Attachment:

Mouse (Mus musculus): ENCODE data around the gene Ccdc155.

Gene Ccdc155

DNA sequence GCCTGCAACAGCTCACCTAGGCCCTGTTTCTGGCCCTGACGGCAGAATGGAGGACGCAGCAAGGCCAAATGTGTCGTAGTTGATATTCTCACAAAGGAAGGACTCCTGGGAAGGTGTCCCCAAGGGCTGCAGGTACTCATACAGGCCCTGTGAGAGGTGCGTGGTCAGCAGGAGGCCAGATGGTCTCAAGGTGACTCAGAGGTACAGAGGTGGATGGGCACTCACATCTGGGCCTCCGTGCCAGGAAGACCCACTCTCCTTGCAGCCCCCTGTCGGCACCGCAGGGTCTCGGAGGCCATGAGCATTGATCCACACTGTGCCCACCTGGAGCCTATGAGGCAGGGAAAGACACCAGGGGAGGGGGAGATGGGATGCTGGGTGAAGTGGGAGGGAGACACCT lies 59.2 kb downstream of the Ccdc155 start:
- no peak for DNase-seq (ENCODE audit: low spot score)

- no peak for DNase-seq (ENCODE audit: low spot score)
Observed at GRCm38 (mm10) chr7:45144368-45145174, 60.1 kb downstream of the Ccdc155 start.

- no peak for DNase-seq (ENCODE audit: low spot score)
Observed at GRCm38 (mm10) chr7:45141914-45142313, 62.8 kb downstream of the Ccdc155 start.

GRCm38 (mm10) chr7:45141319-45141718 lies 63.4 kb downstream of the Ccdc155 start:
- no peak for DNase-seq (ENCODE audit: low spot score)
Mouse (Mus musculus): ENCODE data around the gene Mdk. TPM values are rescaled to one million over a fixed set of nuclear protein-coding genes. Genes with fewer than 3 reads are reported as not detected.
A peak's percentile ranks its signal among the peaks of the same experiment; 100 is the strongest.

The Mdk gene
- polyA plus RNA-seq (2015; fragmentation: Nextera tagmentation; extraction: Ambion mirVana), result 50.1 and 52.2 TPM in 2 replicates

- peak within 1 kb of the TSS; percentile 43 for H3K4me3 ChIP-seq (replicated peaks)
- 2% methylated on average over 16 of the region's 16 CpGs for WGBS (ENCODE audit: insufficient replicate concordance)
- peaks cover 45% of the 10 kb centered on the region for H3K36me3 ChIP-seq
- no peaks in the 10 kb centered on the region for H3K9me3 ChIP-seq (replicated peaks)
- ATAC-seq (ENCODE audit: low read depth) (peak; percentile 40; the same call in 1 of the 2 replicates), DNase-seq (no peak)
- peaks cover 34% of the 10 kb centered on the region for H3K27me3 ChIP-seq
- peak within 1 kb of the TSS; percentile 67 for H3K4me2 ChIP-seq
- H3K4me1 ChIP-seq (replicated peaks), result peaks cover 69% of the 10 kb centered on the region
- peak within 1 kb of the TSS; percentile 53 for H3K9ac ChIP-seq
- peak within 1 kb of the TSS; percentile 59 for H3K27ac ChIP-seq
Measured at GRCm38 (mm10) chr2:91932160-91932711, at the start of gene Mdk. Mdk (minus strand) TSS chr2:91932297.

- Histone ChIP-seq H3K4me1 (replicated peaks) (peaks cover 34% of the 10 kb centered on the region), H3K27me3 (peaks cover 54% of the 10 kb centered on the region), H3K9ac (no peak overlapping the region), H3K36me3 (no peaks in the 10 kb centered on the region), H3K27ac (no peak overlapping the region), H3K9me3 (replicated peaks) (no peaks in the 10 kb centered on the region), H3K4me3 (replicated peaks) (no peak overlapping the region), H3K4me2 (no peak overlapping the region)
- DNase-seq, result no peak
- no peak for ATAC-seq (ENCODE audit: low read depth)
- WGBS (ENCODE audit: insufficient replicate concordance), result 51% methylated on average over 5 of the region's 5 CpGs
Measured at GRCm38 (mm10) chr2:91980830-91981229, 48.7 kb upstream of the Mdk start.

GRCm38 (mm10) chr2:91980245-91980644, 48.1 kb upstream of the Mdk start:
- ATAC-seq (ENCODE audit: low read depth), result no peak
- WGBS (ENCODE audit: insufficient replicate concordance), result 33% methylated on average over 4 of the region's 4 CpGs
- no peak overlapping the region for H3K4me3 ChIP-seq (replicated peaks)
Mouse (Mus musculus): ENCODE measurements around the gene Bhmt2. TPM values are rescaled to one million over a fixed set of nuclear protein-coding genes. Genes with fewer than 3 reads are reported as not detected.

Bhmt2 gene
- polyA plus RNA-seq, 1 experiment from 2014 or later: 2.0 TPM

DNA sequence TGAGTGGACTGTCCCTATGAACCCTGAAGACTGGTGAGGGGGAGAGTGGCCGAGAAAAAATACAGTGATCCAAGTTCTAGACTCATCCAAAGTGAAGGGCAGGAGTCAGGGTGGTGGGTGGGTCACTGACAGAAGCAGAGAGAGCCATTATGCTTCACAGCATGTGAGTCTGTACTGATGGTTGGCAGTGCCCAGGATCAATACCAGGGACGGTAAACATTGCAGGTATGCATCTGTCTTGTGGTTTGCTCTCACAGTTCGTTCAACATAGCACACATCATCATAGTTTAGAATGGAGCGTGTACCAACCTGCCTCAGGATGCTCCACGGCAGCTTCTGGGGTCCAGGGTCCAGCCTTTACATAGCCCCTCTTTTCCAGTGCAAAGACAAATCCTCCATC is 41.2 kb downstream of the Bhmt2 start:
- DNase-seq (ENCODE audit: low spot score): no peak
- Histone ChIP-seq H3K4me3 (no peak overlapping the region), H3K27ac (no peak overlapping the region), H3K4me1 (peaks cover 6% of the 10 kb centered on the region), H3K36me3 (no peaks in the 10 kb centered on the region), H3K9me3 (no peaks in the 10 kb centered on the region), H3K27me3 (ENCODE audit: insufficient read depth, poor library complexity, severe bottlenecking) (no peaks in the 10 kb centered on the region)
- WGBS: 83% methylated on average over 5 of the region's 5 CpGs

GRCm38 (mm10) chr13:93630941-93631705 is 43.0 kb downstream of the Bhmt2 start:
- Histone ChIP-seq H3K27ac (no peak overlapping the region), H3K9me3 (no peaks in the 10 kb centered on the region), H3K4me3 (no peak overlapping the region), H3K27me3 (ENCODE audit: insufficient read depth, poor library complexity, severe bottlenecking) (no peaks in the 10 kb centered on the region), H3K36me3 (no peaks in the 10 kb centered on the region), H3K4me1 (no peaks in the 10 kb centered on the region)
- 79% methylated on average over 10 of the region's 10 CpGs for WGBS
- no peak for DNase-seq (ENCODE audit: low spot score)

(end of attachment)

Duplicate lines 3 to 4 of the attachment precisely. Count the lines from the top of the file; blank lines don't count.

DNA sequence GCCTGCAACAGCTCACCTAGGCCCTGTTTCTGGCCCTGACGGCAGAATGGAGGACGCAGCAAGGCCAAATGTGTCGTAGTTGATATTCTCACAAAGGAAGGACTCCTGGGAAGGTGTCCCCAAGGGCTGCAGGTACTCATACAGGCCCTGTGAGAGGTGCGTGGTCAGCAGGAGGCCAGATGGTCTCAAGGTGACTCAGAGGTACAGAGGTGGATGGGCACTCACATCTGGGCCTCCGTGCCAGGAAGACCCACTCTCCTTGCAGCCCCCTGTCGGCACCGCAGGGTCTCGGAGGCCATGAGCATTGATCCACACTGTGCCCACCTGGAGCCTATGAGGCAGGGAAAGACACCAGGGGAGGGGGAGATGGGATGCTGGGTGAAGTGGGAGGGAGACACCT lies 59.2 kb downstream of the Ccdc155 start:
- no peak for DNase-seq (ENCODE audit: low spot score)